Michael Frick's Musical Journey, From Opera to San Diego Tourism
Michael Frick is VP of creative at label, publisher and management company MNRK Music Group (formerly E-One Music). Frick co-founded music production company and creative incubator Mophonics in 2002, where he was executive producer through 2015, before launching strategic music consultancy No Friction.
Key career moments include music supervision for the launch of Apple iTunes, producing the first custom single for the iPod Nano launch featuring Jimmy Napes, and the score for the debut of the MacBook Air. He signed Grammy-nominated Mark Foster (Foster the People) as a composer to score brand campaigns, resulting in the writing of acclaimed album Torches and chart-topping "Pumped Up Kicks."
Michael has also worked with artists Jason Mraz, Band of Horses, Edward Sharpe & the Magnetic Zeros, Linda Perry, Ziggy Marley, Michael Franti & Spearhead, and has curated integrated music solutions for brands such as Apple, Adidas, Nike, Sonos, Visit California, Google, San Diego Tourism and Quickbooks. Michael is a member of the Guild of Music Supervisors and the Television Academy.
We caught up with Michael for our Liner Notes series to learn more about his musical tastes and journey through the years, as well as recent work he's proud of and admired.
Michael, tell us...
Where you grew up, and where you live now.
I was born in Harrogate, England, and raised on Maryland's rural Eastern shore, about 90 minutes from Baltimore. After college, as a set PA on the movie True Lies, I moved to Los Angeles, sight unseen, and have been here ever since.
Your earliest musical memory.
We listened to lots of Motown growing up, but my first musical memory was definitely while visiting my Grandpa in Malta. He was an opera singer named Giuseppe Satariano. In his day he performed all over Europe, even at the Royal Albert Hall. Grandpa Joe was always belting out Rigoletto's "La donna e mobile." Come to think of it, on another trip to Malta, on the way to a football match, I vividly remember my Uncle Charlie blasting 10cc's "Dreadlock Holiday" on his custom-installed Peugeot car stereo.
Your first concert.
My first show was Jackson Browne at Three Rivers Stadium in Pittsburgh. My aunt Sherri took my brother and me while we were visiting one summer vacation.
Your favorite bands/musicians.
I started DJing when I was 14. Some key bands had an impact on my musical sensibilities: The Four Tops, Genesis, KISS, Giorgio Moroder, Chuck Brown, Run-D.M.C., Depeche Mode, the Cure, Mr. Fingers, The The, the Clash, Happy Mondays, Front 242, Malcom McClaren, the Grateful Dead, Toots and the Maytals, Rage Against the Machine, Beastie Boys, Sugar Cubes, the Fugees ... I made a playlist for you that sums this up nicely!
How you get your music these days.
Everywhere I can ... my trusted friends with golden ears, underground DJs, and the trainers where I exercise always surprise me with new tracks, but I especially love discovering new music via my kids.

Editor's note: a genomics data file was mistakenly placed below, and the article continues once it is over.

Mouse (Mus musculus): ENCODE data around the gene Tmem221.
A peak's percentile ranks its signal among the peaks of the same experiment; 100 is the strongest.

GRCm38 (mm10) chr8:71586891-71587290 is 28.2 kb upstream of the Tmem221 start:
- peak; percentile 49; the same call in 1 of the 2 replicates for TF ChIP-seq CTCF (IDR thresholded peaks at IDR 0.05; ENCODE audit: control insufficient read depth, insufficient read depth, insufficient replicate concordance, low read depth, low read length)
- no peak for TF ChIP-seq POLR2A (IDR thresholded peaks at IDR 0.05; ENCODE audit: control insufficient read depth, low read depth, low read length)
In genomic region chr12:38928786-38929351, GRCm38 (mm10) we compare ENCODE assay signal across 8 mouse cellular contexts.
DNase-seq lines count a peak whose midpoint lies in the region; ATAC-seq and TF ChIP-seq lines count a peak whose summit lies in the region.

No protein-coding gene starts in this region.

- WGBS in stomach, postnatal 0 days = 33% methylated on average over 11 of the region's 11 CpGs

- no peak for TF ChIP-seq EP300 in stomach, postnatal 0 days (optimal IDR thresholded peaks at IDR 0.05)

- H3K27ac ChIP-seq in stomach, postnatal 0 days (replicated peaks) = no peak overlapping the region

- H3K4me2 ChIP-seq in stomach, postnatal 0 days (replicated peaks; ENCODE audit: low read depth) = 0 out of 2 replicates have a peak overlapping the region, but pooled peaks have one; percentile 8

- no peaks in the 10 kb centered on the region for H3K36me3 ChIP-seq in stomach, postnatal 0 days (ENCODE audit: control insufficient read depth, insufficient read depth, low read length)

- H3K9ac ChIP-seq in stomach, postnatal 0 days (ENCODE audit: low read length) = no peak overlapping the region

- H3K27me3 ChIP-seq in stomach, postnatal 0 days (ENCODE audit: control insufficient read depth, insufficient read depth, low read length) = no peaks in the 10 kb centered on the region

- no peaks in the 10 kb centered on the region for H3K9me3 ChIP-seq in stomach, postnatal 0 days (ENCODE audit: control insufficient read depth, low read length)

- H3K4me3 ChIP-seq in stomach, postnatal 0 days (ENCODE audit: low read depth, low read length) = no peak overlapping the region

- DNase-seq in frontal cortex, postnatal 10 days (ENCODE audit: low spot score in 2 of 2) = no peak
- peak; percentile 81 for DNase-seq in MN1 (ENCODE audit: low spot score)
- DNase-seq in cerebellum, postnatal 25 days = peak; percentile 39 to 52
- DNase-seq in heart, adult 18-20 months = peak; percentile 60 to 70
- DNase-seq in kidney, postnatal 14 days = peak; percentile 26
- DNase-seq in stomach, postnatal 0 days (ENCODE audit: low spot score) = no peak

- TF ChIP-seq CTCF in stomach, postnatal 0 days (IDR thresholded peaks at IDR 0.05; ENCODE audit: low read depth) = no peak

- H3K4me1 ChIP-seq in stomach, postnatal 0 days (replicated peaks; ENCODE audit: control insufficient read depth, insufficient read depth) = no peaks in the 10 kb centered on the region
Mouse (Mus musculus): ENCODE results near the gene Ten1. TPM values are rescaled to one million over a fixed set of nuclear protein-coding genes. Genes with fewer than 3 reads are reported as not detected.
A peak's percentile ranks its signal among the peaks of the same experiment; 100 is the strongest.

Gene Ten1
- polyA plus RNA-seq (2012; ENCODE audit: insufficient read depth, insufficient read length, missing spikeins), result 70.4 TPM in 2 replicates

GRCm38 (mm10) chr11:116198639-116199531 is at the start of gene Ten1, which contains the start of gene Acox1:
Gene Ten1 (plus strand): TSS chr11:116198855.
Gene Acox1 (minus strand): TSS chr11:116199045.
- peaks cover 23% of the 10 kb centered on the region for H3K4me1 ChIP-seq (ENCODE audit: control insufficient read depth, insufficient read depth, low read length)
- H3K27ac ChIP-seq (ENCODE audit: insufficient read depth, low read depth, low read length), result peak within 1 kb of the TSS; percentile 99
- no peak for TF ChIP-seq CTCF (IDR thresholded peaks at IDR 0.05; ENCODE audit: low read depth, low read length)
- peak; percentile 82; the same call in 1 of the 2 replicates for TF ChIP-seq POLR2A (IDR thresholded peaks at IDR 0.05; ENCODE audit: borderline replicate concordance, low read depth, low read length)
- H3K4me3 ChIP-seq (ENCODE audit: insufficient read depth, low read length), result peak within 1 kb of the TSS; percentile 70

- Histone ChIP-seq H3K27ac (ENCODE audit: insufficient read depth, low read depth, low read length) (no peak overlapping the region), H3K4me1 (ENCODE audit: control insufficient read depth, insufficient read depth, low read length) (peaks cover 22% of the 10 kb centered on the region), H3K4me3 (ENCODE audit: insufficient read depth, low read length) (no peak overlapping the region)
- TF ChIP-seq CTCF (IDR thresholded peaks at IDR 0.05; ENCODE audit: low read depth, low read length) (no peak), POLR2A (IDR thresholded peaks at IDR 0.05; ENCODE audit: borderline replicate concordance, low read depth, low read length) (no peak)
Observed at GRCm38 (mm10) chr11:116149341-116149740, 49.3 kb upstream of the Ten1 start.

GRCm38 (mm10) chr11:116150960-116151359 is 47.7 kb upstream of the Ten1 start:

Your favorite place to see a concert.
In Los Angeles, as a smaller room, I love the Troubador. I enjoy the Forum for larger indoor events, and you can't beat the Hollywood Bowl or the Greek.
Your favorite music video.
Herbie Hancock "Rockit" is a tasty techno-utopian gumbo! Godley & Creme's video is a visual melange, melding scratching, synthesizers and an apartment full of robots jamming to jazzy electro and early era scratching from GrandMixer D.ST. I destroyed many a record because of this music video. Runner Up: Fatboy Slim's "Praise You" directed by Spike Jonze.
Your favorite music-focused TV show and/or podcast.
I think Steve McQueen's Small Axe was fantastic. My favorite episode was called "Lover's Rock" and the house party scene is as good as it gets.
A recent project you're proud of.
I love working with my friends at Shipyard, and partnering with their clients Visit California and San Diego Tourism. My most recent project with San Diego Tourism features a custom one-off from Michael Franti & Spearhead called "Out in the Sun."
Someone else's project that you admired recently.
Woodwork Music's dynamic rendition of Ol' Dirty Bastard's "Shimmy Shimmy Ya" that was featured in Smirnoff's ad "Smirnoff Infamous Since 1864."
How musicians should approach working with brands.
As a starting point, the band might want to think about the kinds of stories they want to tell, why, and with whom they want to share them, then build a list of brands that might be a natural fit and be able to support or elevate those stories.
How brands should approach working with musicians.
I think brands should think of the musicians as they might a creative director. Let them dream up big ideas and messaging that works for both parties, and build from there.
What music can do that nothing else can.
Wake you up in the middle of the night with a song playing in your head.
What you'd be doing if you weren't in the music world.
Working somewhere where I could be in control of the stereo!
Liner Notes is our weekly interview series, publishing every Monday, where we chat with folks in the music industry about their creative inspirations, their favorite bands and musicians, and generally what music means to them. For more about Liner Notes, and our Clio Music program, please get in touch.